15 November 2019

REVIEW: Google Nest Hub Max

Review of the Google Nest Hub Max
The Big Screen

A few months back we reviewed the Google Home Hub, a smart speaker with a touch screen. We loved it, and it became one of those devices that we get in to test which then continues to be used everyday. Surely a good sign. Well, now Google are back with an undated version, and this mother is big. We review the Google Nest Hub Max.

In a nutshell, think the original Home Hub and increase the dimensions. That first device featured a seven inch screen, making it only a tad bigger than your phone. The Hub Max, however, pushed the screen real estate up to ten glorious inches, so it now resembles a tablet.

Review of the Google Nest Hub Max

Increasing the screen isn't the only improvement Google (or rather the Google-owned Nest) have made to the Hub. The most headline-grabbing addition has to be the camera, something that was sorely missed from the original, smaller Hub. That means you can now make video calls on the Hub Max... and more.

Review of the Google Nest Hub Max

The Nest Camera can be used, either via the Nest app or the standard Google Home app, as a security cam. You can view the live stream from the camera as you would any WiFi security set up, and being able to do so might influence where you place the Hub Max in your home. We decided to put it somewhere, and at just the right angle, to take advantage of this security feature, so think on about where yours will go.

Review of the Google Nest Hub Max

That cam can also be used to recognise your face. Look at the screen and the Nest Hub Max will recognise you and present you with a personal home screen, showing any reminders you have set, and details of your commute to work. And if you're concerned about privacy (as well you should be), there is a physical button on the rear of the screen that deactivates both the camera and the microphones.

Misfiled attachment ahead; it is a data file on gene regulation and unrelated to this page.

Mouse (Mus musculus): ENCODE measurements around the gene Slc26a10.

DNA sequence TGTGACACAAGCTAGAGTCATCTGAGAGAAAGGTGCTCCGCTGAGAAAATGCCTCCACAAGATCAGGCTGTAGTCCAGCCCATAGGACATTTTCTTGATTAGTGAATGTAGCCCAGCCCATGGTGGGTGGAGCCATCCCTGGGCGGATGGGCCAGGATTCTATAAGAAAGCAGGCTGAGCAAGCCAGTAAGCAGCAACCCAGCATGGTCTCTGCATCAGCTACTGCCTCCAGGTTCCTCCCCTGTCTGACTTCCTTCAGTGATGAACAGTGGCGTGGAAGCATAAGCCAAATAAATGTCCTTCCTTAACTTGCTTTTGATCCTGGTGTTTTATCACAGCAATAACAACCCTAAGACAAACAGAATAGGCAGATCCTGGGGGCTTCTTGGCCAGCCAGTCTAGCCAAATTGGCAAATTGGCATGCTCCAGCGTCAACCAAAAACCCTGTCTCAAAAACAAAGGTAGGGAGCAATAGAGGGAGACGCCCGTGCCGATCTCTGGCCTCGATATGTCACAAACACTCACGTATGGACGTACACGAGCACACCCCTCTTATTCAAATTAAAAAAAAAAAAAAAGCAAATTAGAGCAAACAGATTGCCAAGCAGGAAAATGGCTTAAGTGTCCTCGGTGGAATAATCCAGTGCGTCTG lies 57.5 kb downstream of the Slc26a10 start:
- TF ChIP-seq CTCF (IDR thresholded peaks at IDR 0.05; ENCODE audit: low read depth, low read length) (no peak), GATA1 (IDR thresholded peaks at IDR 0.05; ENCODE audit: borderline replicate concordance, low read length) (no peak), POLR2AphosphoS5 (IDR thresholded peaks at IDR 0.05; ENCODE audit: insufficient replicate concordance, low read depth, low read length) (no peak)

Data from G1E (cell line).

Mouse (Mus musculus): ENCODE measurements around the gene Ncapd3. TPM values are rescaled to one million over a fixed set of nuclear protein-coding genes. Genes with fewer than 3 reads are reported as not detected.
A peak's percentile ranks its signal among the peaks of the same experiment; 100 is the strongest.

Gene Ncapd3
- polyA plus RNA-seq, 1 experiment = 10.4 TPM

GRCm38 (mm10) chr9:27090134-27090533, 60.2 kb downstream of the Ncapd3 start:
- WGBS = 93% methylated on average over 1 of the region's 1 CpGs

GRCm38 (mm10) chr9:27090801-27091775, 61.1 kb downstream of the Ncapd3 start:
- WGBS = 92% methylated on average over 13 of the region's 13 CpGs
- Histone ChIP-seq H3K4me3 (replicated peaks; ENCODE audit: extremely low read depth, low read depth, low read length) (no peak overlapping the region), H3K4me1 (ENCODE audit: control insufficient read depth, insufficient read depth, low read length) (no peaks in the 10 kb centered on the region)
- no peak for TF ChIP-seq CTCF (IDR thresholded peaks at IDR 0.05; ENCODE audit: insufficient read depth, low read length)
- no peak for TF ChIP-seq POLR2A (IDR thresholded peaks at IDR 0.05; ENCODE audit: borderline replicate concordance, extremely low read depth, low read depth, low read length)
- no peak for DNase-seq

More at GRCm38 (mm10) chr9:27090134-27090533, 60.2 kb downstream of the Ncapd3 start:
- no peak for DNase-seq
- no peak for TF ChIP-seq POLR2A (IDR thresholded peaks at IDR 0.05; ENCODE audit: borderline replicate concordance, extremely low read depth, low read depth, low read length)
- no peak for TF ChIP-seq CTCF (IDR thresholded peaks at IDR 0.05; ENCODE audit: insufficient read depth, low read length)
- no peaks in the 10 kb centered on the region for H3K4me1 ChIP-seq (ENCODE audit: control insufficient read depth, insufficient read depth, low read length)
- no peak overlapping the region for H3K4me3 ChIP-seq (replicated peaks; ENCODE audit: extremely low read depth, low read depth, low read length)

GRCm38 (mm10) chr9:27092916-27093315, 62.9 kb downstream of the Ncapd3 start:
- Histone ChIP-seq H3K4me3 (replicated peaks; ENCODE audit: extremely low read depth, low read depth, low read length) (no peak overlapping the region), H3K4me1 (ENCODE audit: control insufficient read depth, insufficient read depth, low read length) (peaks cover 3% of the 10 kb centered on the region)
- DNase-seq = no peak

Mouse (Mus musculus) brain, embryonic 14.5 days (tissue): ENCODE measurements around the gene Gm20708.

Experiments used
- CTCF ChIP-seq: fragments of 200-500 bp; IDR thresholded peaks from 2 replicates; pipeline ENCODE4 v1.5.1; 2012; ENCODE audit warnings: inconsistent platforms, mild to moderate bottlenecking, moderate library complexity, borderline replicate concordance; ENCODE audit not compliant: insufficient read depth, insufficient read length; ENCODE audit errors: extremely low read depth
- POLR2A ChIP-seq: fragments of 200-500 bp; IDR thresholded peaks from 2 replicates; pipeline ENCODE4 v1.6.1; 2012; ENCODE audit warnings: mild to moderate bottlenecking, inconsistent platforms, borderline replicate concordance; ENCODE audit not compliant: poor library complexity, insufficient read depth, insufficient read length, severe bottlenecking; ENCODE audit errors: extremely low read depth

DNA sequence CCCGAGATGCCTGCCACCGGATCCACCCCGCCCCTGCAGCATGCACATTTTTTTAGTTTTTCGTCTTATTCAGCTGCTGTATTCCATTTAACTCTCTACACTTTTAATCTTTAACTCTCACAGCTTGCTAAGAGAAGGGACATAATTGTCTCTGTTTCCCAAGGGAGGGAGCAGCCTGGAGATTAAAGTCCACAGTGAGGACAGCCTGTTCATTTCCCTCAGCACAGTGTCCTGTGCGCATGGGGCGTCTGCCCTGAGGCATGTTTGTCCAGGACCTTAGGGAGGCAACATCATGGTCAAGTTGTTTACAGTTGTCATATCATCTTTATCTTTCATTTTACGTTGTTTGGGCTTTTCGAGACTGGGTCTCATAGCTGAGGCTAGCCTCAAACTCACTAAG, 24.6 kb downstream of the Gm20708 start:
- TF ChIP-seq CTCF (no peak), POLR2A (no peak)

The larger size means that Nest can up the oomph. The built-in speakers are far more powerful than the original Hub, with stereo speakers in the front, and a three inch woofer on the back. This means that the likes of YouTube Music, which is free on Google devices with a screen (which never made any sense to us - it's music, for God's sake), sounds great. Room-filling, definitely, and we found ourselves enjoying the sound from Hub Max more than the visuals. And yes, it's Bluetooth, so you can hook up your phone to it.

Review of the Google Nest Hub Max

Just as with the Hub, the Hub Max displays your Google Photos wonderfully. The digital photo frame feature might sound like a pretty dull use, but thanks to the Ambient EQ light sensor, it will automatically adjust the brightness of the image to match the room. This makes the photos really pop and means your screen is never too bright, no matter what time of day it is.

So, if you already have a Google Hub, should you upgrade to the Nest Hub Max? Well, yes and no. Yes, if you really missed a camera on the original device and long to use it for video calls. No, if you only ever use that screen to display images, search results, and YouTube videos.

Review of the Google Nest Hub Max

For us, the real selling point has been the quality of the sound. The Google Nest Hub Max is therefore the first decent smart speaker that also has a screen. We previously reviewed the Google-powered Lenovo Smart Display, which was our go-to 'speaker with a screen'. But the Hub Max blows it out of the water in all departments, from sound and picture quality, to the general appearance of the device. It's built well, and looks great on a counter top or coffee table.

So although the size increase and camera might have you massively excited, the Google Nest Hub Max has set a benchmark for other visual smart speakers to follow. It may be £100 more than it's smaller, older sibling, but we can actually see what that extra expense goes into. We approve.


Available from www.amazon.co.uk

© The Test Pit

This site uses cookies from Google to deliver its services - Click here for information.

Site Layout Designed by pipdig